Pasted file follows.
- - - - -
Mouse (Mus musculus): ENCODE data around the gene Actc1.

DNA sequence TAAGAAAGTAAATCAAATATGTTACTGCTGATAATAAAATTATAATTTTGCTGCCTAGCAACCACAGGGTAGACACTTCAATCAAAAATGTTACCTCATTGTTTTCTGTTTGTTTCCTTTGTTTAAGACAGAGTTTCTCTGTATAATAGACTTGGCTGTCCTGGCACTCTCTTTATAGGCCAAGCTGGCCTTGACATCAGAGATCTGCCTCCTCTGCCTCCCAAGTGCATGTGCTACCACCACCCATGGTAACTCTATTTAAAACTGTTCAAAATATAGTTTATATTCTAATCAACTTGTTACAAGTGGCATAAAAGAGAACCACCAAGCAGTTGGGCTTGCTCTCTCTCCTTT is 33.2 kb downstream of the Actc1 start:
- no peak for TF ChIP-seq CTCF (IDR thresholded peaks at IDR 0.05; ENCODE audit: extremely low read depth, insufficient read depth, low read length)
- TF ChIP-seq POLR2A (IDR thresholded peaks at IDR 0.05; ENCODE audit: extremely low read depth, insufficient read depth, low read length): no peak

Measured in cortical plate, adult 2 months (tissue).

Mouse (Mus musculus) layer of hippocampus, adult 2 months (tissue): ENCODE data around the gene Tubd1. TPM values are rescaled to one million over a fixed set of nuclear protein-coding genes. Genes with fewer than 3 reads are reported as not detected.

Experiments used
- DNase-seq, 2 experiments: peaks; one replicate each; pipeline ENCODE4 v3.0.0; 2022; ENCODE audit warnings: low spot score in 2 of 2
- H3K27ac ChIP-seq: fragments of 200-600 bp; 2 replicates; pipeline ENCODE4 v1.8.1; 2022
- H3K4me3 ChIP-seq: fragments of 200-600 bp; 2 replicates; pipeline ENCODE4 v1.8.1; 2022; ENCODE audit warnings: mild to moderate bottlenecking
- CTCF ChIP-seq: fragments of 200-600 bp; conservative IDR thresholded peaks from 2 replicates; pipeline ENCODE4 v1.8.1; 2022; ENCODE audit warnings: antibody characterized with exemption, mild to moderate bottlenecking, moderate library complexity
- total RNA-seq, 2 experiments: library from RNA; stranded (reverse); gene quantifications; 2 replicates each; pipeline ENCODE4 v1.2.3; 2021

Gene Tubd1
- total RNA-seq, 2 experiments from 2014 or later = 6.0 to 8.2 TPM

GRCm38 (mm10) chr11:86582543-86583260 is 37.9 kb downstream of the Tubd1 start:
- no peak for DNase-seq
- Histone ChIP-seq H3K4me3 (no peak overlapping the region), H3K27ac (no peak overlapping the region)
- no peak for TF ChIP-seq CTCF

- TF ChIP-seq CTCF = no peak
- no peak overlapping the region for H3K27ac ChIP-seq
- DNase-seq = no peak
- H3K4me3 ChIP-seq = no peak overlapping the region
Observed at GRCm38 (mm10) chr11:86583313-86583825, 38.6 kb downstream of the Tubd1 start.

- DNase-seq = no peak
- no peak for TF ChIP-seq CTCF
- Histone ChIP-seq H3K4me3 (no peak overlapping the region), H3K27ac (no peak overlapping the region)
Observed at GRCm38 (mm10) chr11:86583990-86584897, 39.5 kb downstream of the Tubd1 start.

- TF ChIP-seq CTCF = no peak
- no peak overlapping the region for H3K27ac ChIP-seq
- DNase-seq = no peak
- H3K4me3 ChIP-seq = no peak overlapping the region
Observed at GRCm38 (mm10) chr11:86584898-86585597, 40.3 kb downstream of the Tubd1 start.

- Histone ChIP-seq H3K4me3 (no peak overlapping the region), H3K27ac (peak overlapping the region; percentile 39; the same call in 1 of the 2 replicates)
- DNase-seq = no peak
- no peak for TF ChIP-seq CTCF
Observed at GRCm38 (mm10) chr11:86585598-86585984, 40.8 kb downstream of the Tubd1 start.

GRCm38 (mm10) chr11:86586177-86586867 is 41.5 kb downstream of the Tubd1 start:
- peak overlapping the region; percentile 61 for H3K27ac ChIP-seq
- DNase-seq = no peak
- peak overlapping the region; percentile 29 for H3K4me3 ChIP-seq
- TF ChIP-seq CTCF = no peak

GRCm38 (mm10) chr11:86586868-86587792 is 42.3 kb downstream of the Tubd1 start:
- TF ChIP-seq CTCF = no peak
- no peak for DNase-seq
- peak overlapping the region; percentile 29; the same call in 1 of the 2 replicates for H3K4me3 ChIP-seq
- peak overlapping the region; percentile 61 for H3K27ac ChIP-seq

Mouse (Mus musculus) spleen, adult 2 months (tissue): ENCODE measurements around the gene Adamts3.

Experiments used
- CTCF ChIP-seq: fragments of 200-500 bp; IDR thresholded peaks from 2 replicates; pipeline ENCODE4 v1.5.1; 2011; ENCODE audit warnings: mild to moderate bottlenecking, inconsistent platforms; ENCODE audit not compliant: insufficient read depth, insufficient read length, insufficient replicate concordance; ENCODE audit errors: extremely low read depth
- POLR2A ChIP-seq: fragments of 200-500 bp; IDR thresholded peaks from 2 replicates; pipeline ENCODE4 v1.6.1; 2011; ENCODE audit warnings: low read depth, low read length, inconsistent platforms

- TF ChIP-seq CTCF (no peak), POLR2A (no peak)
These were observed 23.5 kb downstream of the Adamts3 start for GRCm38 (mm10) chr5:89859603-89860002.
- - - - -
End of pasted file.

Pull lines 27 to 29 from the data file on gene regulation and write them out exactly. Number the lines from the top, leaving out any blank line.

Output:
Observed at GRCm38 (mm10) chr11:86583990-86584897, 39.5 kb downstream of the Tubd1 start.

- TF ChIP-seq CTCF = no peak
- no peak overlapping the region for H3K27ac ChIP-seq